Scotland’s oldest working distillery has got a facelift, refreshing its 250-year-old history with a new range.
Whisky brand The Glenturret has followed the same method of distilling since 1763, and to this day uses the only remaining hand-operated mash tun in Scotland.
Set in the Perthshire countryside at The Hosh, Crieff, the brand has prepared for months for the launch of its new range which features six unique expressions.
Created in small batches, the brand is celebrating this new chapter by bringing a new identity to the business, with updated bottles and branding at the forefront.
Developed by whisky maker Bob Dalgarno, who is highly respected throughout the industry and renowned as one of the finest whisky makers, the new single malt range features four core expressions; Triple Wood, 10-year-old Peat Smoked, 12-year-old and 15-year-old, as well as a 25 and 30-year-old.
With just 1,000 bottles of the 25 and 30-year-old expressions, these whiskies will not just be a part of writing history, but may also become collectors’ items in the future.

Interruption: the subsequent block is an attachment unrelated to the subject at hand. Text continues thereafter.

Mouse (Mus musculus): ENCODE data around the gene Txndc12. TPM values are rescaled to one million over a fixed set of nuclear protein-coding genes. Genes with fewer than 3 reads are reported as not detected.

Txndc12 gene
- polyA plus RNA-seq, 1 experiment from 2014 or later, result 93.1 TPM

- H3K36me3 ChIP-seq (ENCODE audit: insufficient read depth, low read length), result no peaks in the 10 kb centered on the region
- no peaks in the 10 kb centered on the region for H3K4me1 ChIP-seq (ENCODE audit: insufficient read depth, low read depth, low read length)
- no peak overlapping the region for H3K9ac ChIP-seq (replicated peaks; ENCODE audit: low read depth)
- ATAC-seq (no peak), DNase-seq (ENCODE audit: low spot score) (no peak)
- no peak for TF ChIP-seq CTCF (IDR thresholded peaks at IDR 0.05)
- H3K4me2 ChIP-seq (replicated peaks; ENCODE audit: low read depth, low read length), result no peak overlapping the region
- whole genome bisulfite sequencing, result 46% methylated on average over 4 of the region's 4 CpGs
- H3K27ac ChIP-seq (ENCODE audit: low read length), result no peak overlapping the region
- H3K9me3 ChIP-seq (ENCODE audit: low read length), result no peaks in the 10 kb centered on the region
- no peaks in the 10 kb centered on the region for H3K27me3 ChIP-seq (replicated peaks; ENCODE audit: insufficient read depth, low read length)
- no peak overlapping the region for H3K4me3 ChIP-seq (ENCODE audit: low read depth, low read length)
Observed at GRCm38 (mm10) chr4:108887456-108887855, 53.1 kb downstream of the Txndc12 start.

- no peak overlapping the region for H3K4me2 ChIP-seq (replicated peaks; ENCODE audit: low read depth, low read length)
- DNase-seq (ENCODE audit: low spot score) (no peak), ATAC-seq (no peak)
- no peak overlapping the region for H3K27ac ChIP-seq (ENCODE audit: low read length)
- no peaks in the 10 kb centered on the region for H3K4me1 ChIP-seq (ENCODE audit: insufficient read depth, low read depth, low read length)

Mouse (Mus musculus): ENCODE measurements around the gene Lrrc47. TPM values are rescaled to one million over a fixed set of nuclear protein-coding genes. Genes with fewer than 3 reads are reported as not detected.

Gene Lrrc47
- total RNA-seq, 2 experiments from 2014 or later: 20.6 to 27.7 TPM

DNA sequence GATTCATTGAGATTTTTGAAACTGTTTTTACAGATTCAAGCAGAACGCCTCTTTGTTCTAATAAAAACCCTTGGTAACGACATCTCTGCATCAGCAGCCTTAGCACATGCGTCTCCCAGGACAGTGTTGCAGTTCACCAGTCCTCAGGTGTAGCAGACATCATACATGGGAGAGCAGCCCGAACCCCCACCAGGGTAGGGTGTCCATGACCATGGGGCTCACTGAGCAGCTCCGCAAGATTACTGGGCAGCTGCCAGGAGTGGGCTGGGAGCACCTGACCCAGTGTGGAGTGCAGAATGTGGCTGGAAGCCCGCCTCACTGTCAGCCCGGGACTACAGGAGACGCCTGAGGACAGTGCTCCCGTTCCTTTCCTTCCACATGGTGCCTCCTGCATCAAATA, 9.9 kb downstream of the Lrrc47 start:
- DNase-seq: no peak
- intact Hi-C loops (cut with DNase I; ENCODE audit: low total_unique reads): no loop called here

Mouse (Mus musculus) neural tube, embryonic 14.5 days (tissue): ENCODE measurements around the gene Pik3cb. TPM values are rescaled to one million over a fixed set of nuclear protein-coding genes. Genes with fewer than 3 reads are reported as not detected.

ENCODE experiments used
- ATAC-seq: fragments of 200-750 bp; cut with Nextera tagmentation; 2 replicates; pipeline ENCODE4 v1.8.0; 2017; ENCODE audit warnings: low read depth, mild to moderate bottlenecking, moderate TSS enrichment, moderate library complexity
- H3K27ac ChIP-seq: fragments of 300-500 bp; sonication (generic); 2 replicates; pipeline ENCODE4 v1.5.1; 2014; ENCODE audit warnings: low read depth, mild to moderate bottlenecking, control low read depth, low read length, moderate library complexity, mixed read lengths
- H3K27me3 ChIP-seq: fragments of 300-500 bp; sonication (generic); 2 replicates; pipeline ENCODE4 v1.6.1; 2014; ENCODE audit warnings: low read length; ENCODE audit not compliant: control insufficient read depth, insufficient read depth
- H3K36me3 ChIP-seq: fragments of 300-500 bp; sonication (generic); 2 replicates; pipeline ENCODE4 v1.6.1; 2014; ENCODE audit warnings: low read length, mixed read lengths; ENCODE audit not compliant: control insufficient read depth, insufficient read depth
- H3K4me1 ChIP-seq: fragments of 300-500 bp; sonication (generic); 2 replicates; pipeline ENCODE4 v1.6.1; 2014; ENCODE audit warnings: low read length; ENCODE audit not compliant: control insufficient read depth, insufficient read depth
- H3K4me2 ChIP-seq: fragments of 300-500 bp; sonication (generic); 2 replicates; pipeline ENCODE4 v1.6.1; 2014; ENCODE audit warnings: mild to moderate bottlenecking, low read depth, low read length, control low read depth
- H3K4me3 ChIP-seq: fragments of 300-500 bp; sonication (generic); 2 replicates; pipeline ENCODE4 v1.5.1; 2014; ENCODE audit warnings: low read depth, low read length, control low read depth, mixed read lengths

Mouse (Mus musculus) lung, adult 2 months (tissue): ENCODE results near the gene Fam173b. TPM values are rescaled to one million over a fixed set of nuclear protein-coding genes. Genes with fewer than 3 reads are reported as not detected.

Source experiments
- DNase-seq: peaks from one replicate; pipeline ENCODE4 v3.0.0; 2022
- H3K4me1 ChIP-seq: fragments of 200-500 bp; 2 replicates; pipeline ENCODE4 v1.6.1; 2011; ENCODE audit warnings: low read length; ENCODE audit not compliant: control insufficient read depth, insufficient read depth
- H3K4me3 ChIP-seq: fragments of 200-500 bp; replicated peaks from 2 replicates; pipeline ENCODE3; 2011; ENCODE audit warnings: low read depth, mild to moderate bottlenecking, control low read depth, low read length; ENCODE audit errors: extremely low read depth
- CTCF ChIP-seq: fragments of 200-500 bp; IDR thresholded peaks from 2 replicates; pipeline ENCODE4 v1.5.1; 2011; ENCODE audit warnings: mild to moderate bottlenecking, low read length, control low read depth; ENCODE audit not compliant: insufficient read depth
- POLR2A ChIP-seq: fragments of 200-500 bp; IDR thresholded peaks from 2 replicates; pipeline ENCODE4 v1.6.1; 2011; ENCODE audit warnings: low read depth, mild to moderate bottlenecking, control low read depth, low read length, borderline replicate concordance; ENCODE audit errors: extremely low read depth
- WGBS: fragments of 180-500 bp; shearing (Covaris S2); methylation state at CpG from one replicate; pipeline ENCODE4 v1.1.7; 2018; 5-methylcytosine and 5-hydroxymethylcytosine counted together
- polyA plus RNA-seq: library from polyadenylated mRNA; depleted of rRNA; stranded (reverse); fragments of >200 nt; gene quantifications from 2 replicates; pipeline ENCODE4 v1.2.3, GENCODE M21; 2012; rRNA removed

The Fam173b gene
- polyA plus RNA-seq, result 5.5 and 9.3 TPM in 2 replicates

But what was it that made this 250-year-old business drive their rebrand forward during a global pandemic in an age when timing is everything?
It was the brand’s resilience throughout history that gave current owners, French luxury lifestyle company The Lalique Group, who took over the operation in 2019, the confidence to push on.
John Laurie, managing director at The Glenturret said: “It would have been easier to delay it until next year, which a number of brands have done, but The Glenturret has been around since 1763 and it has been through floods which took its entire stock away, fires, and had bankruptcies – it has been through the mill.
“We felt we were ready and that we could achieve it, and therefore we thought it was the best time to bring some positivity to our industry.
“Our target production this year is 215,000 litres of alcohol. The distillery has the capacity to reach 500,000 and there is a current project led by distillery manager Ian Renwick to investigate the best way to achieve this while preserving our traditions, spirit character and being mindful of environmental impact. The wash still has a 12,000-litre capacity and spirit still 7,000 litres.”
Respecting its heritage which spans two and a half centuries, the distillery has been visited by writers and poets including Robert Burns, and has entertained prime ministers and princes. With its first historical record being documented in 1763, Sir Patrick Murray of Ochtertyre makes reference to Thurot Distillery, the earliest known name for The Glenturret.